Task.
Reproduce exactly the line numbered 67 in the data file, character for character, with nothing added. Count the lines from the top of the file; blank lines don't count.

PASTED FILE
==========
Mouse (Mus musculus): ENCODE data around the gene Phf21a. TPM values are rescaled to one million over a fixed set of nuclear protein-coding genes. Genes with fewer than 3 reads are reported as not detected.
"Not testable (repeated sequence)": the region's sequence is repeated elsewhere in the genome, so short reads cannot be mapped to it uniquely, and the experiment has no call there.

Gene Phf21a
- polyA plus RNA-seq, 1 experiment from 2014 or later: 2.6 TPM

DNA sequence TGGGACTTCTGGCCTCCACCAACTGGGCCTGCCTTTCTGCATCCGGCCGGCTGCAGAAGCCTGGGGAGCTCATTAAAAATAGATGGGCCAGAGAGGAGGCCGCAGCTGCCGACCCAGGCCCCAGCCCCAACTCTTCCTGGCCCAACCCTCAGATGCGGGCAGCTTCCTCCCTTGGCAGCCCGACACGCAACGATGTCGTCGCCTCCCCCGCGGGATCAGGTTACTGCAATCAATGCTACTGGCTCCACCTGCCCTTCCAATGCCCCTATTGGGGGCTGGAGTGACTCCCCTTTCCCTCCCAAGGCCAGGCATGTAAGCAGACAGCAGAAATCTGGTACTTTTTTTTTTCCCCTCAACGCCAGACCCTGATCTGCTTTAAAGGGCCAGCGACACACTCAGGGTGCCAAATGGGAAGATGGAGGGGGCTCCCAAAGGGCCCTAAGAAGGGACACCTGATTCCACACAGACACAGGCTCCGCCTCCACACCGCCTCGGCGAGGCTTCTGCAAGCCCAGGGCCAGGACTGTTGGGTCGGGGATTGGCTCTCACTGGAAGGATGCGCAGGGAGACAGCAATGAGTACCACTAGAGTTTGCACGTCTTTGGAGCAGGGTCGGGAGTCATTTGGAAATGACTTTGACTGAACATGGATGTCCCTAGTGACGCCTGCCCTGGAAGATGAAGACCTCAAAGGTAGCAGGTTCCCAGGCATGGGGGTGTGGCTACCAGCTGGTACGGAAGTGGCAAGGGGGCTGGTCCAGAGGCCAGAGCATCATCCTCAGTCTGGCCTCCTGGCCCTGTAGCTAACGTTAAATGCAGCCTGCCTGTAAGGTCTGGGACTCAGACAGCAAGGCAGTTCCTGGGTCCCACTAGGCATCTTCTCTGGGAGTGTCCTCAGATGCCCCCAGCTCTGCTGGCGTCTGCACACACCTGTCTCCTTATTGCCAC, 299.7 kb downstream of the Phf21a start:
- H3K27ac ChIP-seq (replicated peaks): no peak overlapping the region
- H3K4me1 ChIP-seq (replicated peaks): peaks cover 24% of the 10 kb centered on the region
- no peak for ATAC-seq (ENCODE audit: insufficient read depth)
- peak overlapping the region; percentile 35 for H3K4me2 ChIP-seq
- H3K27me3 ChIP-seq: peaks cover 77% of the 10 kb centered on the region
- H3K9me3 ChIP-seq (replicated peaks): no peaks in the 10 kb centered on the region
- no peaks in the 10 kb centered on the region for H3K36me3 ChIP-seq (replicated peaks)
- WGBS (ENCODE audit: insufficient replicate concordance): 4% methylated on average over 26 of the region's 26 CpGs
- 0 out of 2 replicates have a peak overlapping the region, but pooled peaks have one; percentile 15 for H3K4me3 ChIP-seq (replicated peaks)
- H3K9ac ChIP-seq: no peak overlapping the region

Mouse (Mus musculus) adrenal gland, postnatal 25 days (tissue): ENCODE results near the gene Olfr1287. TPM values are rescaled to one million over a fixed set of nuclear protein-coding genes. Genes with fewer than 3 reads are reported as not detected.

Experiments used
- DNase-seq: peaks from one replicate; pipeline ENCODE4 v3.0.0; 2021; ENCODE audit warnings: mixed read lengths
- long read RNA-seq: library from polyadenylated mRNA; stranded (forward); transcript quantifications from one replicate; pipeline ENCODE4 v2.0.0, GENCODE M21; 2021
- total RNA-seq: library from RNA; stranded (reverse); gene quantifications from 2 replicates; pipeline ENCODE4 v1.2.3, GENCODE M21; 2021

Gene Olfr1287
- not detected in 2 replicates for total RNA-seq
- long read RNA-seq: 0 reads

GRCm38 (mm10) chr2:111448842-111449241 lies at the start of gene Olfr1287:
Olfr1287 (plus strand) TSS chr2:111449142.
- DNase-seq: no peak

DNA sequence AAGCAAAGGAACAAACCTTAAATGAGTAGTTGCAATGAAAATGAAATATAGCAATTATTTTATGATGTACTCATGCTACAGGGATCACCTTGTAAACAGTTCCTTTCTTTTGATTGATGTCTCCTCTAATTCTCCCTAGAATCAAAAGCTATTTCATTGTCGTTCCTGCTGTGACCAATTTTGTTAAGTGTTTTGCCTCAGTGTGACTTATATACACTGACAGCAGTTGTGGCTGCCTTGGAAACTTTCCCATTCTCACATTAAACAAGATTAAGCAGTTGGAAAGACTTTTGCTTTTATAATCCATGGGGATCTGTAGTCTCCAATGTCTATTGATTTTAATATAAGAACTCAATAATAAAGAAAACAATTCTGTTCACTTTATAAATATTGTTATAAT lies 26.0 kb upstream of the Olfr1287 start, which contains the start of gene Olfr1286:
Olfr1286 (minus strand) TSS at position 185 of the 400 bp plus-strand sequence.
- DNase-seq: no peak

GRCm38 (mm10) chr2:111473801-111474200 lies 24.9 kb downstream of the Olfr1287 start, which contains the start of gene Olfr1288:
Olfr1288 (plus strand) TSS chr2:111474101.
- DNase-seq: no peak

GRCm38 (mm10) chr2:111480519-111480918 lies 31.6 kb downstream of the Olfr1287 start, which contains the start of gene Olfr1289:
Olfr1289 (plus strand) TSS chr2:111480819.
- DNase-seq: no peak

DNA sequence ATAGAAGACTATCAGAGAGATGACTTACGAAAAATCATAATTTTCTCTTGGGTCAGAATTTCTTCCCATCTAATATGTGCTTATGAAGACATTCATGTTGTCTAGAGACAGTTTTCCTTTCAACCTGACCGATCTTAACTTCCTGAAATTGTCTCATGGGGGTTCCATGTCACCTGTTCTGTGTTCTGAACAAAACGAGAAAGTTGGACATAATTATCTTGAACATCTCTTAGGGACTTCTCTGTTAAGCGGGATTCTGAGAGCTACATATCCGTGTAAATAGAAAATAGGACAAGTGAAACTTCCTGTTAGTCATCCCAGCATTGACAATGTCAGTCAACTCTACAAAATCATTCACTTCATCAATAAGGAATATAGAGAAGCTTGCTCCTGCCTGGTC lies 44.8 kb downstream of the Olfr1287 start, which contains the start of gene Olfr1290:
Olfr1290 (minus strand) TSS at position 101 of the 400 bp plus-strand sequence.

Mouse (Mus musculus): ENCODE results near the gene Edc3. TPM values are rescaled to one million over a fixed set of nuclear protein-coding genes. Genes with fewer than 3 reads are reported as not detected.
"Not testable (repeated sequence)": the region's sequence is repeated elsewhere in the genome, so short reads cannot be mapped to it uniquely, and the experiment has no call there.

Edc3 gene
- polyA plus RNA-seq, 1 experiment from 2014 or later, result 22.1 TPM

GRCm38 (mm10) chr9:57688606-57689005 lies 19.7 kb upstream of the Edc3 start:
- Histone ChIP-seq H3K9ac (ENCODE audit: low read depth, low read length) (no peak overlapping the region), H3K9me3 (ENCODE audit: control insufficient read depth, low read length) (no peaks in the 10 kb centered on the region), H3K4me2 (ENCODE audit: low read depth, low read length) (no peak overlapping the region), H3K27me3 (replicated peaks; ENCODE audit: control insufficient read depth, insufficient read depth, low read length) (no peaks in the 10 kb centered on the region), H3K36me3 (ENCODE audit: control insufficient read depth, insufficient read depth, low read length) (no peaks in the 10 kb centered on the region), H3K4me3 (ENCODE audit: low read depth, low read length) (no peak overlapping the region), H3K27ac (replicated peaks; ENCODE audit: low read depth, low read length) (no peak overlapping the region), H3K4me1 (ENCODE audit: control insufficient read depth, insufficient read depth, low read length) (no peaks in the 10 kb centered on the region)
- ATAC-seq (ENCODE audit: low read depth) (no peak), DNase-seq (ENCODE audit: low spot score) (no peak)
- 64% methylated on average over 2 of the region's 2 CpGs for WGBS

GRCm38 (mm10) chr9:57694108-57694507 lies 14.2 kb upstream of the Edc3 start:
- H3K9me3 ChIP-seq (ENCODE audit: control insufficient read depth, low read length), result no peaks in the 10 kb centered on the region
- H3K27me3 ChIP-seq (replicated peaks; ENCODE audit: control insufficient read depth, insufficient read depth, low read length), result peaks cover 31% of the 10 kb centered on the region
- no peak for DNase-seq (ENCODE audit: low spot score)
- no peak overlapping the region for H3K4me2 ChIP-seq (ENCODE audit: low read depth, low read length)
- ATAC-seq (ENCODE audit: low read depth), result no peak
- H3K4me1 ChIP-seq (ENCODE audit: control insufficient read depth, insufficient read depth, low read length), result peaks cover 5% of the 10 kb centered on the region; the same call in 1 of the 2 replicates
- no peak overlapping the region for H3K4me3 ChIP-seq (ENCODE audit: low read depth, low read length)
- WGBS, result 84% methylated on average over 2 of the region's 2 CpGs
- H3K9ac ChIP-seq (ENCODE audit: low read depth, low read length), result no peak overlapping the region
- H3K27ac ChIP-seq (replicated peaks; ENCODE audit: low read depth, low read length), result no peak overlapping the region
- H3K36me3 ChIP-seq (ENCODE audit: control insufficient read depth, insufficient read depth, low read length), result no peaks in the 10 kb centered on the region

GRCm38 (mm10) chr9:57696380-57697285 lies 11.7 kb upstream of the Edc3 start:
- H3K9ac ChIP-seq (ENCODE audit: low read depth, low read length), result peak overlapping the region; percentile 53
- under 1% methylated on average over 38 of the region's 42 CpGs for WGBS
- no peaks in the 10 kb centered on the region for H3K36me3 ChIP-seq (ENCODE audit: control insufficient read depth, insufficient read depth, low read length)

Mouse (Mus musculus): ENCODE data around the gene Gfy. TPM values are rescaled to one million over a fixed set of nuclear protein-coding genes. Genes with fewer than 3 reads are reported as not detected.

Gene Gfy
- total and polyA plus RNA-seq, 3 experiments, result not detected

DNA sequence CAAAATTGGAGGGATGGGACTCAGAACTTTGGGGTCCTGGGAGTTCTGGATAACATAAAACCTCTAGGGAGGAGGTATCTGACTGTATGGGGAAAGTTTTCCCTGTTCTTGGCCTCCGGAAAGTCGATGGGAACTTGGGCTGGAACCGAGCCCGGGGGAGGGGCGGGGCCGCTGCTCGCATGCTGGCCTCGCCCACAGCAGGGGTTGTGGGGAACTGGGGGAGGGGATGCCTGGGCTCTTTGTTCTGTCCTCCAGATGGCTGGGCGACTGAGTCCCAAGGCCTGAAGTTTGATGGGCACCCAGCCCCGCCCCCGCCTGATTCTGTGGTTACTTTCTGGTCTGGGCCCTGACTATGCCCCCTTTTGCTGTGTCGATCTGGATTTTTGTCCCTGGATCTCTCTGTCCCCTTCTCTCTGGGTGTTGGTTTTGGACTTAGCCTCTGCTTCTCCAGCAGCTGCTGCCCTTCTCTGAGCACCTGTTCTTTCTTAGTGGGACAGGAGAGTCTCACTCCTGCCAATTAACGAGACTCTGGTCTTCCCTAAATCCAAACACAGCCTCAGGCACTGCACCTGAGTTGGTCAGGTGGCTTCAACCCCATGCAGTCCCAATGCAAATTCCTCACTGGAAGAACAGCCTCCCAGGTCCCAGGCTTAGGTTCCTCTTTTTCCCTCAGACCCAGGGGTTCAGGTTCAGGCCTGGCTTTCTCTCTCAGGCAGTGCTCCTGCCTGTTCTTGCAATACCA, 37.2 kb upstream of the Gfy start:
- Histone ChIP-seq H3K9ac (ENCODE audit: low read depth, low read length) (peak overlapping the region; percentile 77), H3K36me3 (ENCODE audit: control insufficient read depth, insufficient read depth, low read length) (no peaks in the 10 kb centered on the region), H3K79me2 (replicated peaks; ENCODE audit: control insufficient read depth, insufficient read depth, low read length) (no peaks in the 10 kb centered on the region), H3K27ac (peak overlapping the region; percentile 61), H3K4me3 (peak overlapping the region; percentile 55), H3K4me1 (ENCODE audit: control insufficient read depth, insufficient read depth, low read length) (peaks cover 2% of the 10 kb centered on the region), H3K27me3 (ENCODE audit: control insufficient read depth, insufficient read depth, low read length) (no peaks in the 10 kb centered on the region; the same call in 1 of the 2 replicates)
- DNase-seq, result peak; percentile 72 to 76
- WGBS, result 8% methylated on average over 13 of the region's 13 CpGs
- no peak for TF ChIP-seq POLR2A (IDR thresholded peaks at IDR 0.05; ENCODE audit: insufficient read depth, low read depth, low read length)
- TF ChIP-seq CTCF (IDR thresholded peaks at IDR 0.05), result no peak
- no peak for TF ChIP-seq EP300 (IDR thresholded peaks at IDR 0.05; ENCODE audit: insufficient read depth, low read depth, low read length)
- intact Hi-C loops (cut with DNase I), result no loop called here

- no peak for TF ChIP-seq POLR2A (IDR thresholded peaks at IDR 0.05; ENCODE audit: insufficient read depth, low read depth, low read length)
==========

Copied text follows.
- DNase-seq, result peak; percentile 72 to 76